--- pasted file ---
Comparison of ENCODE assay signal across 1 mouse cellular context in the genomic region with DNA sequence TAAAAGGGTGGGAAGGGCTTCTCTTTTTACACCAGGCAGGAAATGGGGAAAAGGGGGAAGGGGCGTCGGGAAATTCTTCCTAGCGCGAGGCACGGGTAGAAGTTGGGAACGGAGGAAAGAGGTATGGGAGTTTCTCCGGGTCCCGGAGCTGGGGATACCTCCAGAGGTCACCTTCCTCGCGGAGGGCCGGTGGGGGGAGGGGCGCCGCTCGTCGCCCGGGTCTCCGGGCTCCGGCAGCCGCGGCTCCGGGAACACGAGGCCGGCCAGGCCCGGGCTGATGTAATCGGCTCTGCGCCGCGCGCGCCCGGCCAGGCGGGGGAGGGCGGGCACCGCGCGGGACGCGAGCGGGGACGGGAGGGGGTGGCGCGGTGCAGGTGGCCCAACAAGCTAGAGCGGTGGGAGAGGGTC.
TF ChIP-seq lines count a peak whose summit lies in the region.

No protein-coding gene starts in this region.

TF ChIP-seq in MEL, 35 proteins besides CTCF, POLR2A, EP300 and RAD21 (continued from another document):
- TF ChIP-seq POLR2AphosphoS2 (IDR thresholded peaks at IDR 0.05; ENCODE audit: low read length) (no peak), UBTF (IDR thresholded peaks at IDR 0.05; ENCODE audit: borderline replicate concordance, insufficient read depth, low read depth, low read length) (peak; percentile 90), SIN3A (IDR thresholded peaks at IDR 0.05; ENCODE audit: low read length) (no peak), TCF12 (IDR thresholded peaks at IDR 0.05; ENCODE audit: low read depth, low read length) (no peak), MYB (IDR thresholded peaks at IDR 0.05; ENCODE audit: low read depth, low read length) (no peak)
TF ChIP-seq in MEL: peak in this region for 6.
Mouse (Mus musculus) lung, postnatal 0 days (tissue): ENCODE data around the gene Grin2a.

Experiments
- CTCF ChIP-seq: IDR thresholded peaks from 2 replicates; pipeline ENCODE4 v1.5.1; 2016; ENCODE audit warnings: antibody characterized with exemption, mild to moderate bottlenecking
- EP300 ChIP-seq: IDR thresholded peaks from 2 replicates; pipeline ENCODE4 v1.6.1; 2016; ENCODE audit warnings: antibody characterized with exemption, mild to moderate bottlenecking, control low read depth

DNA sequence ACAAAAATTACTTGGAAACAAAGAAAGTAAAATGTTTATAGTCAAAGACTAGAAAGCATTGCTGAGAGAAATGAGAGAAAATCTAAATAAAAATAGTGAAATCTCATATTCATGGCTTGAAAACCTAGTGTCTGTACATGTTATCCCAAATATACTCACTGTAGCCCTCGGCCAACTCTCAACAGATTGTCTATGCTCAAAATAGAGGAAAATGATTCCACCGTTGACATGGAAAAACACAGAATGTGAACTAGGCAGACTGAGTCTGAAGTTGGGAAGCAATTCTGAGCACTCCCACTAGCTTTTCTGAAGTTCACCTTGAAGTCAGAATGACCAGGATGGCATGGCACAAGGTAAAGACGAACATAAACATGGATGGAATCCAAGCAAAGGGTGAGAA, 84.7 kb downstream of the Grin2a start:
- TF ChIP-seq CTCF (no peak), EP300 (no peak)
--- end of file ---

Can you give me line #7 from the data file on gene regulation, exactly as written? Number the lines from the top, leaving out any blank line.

Mouse (Mus musculus) lung, postnatal 0 days (tissue): ENCODE data around the gene Grin2a.